This way, a looped frame can run in the loop for a long time (hours, days, literally forever if the switches and links never failed).

Disadvantages or side effects of the loop

When a frame loops around the network indefinitely, it is known as the broadcast storm. A broadcast storm can saturate all bandwidth of the network by creating and forwarding the multiple copies of the same frame. It also significantly decreases the performance of the end devices by forcing them to process duplicate copies of the same frame.

Besides this, a looping frame also makes the CAM table unstable. As explained above, when a switch receives a frame, it checks the source address field of the frame and associates the interface or port on which the frame arrived with the MAC address that it finds in the source address field of the frame.

If a loop exists in the network, a switch can receive the looped frame from multiple interfaces. Each time, the switch receives the looped frame from the different interface, it assumes that the device has been moved and updates the CAM table entry.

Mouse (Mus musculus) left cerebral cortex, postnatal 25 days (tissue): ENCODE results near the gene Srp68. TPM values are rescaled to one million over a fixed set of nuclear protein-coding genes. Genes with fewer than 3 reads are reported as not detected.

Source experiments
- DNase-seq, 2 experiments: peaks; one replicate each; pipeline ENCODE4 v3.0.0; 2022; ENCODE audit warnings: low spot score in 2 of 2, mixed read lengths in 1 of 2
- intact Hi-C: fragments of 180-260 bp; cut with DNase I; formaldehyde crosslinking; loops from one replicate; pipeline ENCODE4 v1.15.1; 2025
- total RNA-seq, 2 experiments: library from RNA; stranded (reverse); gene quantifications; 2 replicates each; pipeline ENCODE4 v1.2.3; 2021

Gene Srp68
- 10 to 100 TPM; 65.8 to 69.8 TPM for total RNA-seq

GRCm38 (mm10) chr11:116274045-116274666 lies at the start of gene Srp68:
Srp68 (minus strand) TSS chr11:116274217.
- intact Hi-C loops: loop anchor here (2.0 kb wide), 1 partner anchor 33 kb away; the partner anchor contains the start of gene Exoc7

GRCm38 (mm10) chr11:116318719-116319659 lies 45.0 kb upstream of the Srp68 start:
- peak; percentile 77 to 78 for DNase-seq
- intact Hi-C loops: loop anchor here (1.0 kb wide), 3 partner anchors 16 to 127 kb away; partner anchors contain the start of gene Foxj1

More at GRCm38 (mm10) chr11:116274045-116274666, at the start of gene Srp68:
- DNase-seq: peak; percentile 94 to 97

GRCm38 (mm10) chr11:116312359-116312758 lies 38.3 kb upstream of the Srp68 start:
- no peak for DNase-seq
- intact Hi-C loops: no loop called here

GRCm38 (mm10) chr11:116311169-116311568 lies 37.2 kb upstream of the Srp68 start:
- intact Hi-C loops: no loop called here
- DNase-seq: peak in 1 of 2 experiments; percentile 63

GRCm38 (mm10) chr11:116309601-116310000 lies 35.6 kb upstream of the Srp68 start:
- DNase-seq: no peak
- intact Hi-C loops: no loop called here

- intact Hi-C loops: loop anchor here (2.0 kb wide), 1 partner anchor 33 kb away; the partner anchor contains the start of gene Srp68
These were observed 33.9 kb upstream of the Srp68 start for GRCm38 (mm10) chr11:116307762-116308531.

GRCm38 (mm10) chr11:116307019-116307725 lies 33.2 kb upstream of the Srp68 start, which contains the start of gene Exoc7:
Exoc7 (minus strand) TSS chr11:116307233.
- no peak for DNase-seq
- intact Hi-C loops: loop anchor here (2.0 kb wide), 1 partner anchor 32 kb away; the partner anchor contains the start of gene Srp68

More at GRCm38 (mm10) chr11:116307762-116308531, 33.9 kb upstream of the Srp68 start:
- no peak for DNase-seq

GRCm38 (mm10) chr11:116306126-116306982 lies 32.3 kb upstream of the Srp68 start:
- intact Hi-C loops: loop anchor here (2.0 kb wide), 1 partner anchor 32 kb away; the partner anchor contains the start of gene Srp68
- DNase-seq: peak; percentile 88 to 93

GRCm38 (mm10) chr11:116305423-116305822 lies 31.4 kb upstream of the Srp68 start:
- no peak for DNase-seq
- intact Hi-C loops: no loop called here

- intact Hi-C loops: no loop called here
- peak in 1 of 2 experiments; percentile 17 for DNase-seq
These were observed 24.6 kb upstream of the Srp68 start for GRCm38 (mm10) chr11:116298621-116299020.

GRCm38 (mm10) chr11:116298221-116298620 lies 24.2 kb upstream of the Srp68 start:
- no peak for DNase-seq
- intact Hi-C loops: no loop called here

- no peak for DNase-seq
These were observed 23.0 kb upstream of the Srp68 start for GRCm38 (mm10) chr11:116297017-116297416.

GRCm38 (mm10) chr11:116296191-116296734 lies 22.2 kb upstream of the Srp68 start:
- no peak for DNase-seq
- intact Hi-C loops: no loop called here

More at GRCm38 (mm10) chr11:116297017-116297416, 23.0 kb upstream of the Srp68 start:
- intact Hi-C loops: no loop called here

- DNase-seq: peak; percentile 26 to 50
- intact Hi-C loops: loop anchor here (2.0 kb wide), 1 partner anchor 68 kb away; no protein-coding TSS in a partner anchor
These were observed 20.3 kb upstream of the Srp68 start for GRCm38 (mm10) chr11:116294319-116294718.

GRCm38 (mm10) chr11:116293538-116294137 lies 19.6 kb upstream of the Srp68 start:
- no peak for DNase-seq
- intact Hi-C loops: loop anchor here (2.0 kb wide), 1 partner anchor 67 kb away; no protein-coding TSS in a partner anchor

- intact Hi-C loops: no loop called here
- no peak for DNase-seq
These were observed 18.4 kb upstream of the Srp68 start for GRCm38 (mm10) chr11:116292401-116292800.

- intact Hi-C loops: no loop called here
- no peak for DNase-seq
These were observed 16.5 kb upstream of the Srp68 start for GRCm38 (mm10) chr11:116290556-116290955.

The following image shows how the switch S0 updates the entry of MAC address 1111.1111.1111.

switching loop unstable cam table

In nutshell, a layer 2 switching loop creates three major problems; broadcast storm, duplicate frames, and unstable CAM table. If a loop exists, a single looped frame is sufficient to decrease the performance of the entire network by consuming the bandwidth and CPU power of the affected devices.

To learn how to remove the layer 2 switching loop or to learn how the switches deal with the loop, check the next part of this tutorial. The next part of this tutorial is the following.

STP - Spanning Tree Protocol Explained With Examples

This tutorial explains how the switches automatically find the switching loops and remove them.

That’s all for this tutorial. If you like this tutorial, please don’t forget to share it with friends through your favorite social channel.

ComputerNetworkingNotes CCNA Study Guide Layer 2 Switching Loops in Network Explained